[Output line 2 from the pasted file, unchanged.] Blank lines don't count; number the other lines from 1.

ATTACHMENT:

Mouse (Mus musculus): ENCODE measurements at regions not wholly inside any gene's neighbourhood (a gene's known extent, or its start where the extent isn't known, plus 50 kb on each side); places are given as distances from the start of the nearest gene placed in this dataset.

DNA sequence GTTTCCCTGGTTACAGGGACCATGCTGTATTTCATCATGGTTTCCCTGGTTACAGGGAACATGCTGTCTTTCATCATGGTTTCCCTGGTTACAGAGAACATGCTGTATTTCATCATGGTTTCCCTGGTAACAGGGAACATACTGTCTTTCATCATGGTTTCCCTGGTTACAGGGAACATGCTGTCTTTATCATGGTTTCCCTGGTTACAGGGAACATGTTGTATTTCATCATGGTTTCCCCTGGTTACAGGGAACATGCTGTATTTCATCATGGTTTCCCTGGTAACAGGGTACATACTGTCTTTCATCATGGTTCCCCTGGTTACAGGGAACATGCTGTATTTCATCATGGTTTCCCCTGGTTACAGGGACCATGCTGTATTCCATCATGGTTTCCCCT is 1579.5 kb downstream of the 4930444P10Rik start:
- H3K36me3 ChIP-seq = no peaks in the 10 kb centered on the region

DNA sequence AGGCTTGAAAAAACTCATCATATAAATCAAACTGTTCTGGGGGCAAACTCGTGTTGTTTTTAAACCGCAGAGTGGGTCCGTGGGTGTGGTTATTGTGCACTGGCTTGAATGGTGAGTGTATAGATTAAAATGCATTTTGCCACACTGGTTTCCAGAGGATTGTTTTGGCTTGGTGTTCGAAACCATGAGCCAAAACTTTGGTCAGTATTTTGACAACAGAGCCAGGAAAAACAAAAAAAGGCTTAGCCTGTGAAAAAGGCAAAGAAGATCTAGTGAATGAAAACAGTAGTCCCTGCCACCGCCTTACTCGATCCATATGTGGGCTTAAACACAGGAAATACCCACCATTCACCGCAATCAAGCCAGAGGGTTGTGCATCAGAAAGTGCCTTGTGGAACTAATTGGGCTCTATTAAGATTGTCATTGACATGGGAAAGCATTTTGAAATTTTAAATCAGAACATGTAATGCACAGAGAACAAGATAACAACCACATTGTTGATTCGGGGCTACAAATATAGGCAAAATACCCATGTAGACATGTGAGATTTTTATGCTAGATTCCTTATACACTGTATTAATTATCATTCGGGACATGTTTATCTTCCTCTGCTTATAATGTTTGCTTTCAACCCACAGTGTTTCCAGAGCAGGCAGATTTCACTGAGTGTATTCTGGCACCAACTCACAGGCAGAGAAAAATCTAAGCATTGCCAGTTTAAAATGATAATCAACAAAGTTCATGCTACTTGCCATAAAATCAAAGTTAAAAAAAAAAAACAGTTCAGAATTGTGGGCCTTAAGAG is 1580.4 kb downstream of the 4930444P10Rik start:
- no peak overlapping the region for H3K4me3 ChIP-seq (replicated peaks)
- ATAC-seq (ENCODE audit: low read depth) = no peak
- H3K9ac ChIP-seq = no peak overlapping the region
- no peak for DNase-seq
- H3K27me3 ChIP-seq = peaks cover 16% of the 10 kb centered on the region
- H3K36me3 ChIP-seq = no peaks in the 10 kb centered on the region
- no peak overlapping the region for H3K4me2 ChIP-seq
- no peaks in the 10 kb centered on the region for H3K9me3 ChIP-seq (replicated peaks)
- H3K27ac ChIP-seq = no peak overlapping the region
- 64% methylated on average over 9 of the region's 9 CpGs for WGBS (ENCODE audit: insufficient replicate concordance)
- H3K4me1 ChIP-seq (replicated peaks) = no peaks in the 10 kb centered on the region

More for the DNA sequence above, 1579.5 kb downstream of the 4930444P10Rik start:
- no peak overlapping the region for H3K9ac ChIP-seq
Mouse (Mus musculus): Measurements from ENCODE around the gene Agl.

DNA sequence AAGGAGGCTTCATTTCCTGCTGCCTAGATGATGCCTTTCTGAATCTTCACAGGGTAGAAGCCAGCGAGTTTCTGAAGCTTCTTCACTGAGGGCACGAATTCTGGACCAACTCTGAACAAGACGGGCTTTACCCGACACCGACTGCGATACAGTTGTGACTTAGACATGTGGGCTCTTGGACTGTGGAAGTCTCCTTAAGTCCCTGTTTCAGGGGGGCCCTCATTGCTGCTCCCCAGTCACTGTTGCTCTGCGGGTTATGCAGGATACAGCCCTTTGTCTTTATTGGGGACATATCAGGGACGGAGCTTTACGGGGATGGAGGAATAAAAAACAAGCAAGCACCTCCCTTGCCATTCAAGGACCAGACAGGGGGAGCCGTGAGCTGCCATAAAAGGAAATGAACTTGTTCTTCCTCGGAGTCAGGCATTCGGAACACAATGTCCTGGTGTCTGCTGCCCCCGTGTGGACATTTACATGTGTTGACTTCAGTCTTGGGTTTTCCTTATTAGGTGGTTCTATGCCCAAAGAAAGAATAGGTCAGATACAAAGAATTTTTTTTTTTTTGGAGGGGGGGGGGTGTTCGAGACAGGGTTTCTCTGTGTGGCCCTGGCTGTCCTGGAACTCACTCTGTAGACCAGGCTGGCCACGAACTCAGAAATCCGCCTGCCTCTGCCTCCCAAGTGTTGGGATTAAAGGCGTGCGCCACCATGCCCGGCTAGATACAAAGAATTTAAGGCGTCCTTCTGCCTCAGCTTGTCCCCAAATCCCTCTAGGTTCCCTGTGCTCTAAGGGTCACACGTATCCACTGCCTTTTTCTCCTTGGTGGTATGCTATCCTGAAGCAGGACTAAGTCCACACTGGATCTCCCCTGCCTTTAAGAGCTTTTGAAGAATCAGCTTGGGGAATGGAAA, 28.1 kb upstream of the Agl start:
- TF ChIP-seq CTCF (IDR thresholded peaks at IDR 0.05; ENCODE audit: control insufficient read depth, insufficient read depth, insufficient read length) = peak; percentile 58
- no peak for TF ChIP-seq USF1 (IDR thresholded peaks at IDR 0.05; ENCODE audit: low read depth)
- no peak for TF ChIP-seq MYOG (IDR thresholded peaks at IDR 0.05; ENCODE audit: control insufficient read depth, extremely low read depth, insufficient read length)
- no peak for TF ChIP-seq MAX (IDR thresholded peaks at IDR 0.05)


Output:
DNA sequence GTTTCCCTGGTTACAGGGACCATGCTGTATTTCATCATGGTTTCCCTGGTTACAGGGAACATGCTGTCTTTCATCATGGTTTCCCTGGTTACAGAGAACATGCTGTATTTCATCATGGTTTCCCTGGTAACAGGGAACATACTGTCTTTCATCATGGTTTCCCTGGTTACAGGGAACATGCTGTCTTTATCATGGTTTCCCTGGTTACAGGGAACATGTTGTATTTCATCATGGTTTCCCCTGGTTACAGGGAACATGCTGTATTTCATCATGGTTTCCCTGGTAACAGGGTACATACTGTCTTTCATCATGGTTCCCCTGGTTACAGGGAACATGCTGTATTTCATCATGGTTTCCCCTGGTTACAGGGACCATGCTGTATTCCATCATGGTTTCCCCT is 1579.5 kb downstream of the 4930444P10Rik start: